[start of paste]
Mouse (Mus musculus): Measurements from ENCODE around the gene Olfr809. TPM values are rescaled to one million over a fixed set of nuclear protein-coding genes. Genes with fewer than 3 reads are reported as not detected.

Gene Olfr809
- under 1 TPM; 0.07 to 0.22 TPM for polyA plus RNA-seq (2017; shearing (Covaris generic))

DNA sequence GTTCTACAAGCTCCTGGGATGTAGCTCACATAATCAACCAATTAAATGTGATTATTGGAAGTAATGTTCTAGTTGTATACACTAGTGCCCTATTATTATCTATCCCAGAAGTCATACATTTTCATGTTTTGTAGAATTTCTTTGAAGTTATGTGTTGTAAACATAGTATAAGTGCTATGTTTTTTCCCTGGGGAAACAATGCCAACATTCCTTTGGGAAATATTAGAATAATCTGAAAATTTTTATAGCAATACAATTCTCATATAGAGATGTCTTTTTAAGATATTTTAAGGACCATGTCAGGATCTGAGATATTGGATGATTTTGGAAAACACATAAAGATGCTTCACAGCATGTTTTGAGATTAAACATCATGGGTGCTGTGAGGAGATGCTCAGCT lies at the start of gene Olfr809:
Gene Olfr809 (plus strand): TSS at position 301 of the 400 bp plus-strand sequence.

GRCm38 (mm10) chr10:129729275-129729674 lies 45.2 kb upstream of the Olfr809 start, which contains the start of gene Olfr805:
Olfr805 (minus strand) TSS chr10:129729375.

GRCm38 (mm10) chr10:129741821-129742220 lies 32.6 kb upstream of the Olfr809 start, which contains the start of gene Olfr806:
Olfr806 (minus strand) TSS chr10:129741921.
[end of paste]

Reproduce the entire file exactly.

Mouse (Mus musculus): Measurements from ENCODE around the gene Olfr809. TPM values are rescaled to one million over a fixed set of nuclear protein-coding genes. Genes with fewer than 3 reads are reported as not detected.

Gene Olfr809
- under 1 TPM; 0.07 to 0.22 TPM for polyA plus RNA-seq (2017; shearing (Covaris generic))

DNA sequence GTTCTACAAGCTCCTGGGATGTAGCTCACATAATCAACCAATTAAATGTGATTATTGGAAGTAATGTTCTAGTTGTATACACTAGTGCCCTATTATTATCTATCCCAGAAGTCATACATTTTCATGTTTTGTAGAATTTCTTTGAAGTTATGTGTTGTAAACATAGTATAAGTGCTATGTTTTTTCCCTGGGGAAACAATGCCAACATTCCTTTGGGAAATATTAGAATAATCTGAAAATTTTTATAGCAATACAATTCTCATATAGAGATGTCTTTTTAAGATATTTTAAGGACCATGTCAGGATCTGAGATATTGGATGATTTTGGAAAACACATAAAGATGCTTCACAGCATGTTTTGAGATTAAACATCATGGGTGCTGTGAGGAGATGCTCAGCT lies at the start of gene Olfr809:
Gene Olfr809 (plus strand): TSS at position 301 of the 400 bp plus-strand sequence.

GRCm38 (mm10) chr10:129729275-129729674 lies 45.2 kb upstream of the Olfr809 start, which contains the start of gene Olfr805:
Olfr805 (minus strand) TSS chr10:129729375.

GRCm38 (mm10) chr10:129741821-129742220 lies 32.6 kb upstream of the Olfr809 start, which contains the start of gene Olfr806:
Olfr806 (minus strand) TSS chr10:129741921.